Florida tax cut benefits yacht owners

Florida just passed a series of sweeping tax cuts that will save Floridians more than $400 million. It's all part of Republican Gov. Rick Scott's effort to help the average Florida family.

Apparently, the average Florida family spends more than $1 million a year to repair their megayacht.

Buried in the everyday tax breaks of the bill just signed into law—including tax-free purchases of textbooks and gun-club membership fees—is a little-known boon for yacht owners.

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The tax break bars the state from collecting more than $60,000 for any boat repairs.

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So, if you want to change the aging gold-leaf and lacquer interior of your 150-foot Feadship to a more modern white marble and crystal, your $10 million refit will be taxed the same as a $1 million job.

Florida boating representatives say the tax break will help generate jobs at South Florida's marinas and boatyards, as boaters will be drawn to the state to do their bigger projects. But critics say it's another government handout to the rich.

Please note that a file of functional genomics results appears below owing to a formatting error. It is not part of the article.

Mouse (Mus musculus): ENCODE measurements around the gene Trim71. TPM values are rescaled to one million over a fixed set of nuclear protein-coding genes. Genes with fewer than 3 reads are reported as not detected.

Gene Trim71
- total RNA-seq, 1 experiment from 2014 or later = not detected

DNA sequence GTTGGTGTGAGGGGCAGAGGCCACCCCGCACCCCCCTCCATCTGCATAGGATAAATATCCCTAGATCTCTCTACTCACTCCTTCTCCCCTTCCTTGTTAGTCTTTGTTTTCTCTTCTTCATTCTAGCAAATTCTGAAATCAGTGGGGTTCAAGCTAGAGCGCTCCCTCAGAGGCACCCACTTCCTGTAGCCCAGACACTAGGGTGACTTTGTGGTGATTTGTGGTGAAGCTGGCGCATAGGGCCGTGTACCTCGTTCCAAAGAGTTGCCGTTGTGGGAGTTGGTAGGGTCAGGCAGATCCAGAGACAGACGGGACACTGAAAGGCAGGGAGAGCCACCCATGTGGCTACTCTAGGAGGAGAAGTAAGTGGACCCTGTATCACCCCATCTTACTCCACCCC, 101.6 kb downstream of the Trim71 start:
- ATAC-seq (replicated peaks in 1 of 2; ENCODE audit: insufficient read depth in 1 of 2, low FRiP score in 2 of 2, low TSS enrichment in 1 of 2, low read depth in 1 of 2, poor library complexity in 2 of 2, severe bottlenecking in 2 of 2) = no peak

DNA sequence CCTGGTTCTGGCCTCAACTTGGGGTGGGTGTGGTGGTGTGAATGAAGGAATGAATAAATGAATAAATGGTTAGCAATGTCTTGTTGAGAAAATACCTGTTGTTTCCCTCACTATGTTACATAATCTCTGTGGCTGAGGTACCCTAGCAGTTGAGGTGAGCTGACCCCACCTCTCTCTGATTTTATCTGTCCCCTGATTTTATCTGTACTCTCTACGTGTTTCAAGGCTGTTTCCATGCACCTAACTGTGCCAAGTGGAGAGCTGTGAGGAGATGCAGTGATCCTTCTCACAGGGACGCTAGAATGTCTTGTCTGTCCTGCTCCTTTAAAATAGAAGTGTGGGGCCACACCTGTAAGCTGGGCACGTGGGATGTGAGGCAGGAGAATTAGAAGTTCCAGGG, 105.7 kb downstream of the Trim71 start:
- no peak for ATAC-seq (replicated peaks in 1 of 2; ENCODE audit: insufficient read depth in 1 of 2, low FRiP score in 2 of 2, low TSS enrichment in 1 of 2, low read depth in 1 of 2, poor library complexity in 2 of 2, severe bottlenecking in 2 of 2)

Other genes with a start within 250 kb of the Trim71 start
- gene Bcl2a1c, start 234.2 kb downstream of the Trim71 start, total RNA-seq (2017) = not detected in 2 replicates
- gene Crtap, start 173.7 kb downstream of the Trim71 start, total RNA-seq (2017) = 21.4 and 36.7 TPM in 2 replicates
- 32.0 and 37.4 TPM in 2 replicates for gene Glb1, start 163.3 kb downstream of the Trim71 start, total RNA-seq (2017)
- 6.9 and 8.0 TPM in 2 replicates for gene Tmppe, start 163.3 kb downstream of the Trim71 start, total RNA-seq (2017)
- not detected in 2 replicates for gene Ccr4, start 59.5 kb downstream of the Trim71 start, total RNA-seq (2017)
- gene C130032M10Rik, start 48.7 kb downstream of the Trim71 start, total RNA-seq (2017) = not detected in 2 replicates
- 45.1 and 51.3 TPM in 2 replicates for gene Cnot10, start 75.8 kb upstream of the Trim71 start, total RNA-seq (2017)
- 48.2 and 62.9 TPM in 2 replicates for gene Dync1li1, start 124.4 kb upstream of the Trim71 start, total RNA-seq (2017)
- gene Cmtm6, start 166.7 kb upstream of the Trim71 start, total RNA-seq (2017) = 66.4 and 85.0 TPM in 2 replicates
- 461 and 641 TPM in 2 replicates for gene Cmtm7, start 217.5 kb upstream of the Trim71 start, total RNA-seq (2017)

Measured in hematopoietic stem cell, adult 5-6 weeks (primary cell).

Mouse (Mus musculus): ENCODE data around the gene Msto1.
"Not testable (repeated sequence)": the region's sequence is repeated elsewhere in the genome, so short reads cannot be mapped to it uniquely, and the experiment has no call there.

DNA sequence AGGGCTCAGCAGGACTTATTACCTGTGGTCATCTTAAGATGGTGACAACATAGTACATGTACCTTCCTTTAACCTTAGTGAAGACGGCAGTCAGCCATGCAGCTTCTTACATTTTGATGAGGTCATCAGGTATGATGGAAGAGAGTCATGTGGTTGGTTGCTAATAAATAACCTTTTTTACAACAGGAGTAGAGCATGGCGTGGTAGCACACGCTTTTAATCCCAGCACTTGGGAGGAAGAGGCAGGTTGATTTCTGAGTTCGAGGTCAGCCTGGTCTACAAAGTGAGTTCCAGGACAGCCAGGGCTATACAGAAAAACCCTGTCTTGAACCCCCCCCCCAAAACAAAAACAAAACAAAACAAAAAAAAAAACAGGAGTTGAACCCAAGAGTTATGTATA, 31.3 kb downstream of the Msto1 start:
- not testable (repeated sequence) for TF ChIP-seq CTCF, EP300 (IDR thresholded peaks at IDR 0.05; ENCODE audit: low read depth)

Wealth gap widens
Wealth gap widens

"It is something that is for the wealthy and the very wealthy and does nothing for the little guy," Democratic Sen. Geraldine Thompson of Orlando told the Sun Sentinel.

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Republican Sen. Jack Latvala of Clearwater, who sponsored the amendment, told The Associated Press that the cut is "not about saving millionaires money, ... it's about getting jobs for people who aren't millionaires."

Would owners of $20 million megayachts choose not to do a repair or renovation in Florida because of a slightly higher tax rate? Perhaps. But the tax break is expected to save only about $5.5 million, while the public controversy could be far more taxing.